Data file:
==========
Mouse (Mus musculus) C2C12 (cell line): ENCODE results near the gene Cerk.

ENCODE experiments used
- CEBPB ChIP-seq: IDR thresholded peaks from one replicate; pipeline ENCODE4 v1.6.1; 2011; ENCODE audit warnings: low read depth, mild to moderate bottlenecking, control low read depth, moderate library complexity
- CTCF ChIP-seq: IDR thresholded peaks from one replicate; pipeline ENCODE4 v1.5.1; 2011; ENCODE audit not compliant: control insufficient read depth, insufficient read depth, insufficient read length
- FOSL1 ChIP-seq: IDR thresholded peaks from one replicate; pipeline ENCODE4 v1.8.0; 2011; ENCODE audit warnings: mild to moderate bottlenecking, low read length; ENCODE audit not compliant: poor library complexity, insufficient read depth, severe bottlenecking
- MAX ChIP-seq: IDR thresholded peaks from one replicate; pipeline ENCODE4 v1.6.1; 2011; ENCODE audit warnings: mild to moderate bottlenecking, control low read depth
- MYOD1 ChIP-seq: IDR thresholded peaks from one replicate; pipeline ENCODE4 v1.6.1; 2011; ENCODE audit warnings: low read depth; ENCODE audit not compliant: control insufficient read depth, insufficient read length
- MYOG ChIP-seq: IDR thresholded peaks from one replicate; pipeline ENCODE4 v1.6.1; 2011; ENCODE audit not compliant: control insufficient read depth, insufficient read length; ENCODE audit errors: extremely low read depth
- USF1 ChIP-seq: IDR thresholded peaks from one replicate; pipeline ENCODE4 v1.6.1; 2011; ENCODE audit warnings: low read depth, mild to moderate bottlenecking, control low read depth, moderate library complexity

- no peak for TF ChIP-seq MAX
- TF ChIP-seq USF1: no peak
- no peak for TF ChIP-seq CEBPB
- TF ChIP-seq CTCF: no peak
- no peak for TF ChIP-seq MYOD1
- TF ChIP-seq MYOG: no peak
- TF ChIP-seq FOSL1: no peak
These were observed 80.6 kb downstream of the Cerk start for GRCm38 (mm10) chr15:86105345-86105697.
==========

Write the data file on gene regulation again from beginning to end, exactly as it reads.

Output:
Mouse (Mus musculus) C2C12 (cell line): ENCODE results near the gene Cerk.

ENCODE experiments used
- CEBPB ChIP-seq: IDR thresholded peaks from one replicate; pipeline ENCODE4 v1.6.1; 2011; ENCODE audit warnings: low read depth, mild to moderate bottlenecking, control low read depth, moderate library complexity
- CTCF ChIP-seq: IDR thresholded peaks from one replicate; pipeline ENCODE4 v1.5.1; 2011; ENCODE audit not compliant: control insufficient read depth, insufficient read depth, insufficient read length
- FOSL1 ChIP-seq: IDR thresholded peaks from one replicate; pipeline ENCODE4 v1.8.0; 2011; ENCODE audit warnings: mild to moderate bottlenecking, low read length; ENCODE audit not compliant: poor library complexity, insufficient read depth, severe bottlenecking
- MAX ChIP-seq: IDR thresholded peaks from one replicate; pipeline ENCODE4 v1.6.1; 2011; ENCODE audit warnings: mild to moderate bottlenecking, control low read depth
- MYOD1 ChIP-seq: IDR thresholded peaks from one replicate; pipeline ENCODE4 v1.6.1; 2011; ENCODE audit warnings: low read depth; ENCODE audit not compliant: control insufficient read depth, insufficient read length
- MYOG ChIP-seq: IDR thresholded peaks from one replicate; pipeline ENCODE4 v1.6.1; 2011; ENCODE audit not compliant: control insufficient read depth, insufficient read length; ENCODE audit errors: extremely low read depth
- USF1 ChIP-seq: IDR thresholded peaks from one replicate; pipeline ENCODE4 v1.6.1; 2011; ENCODE audit warnings: low read depth, mild to moderate bottlenecking, control low read depth, moderate library complexity

- no peak for TF ChIP-seq MAX
- TF ChIP-seq USF1: no peak
- no peak for TF ChIP-seq CEBPB
- TF ChIP-seq CTCF: no peak
- no peak for TF ChIP-seq MYOD1
- TF ChIP-seq MYOG: no peak
- TF ChIP-seq FOSL1: no peak
These were observed 80.6 kb downstream of the Cerk start for GRCm38 (mm10) chr15:86105345-86105697.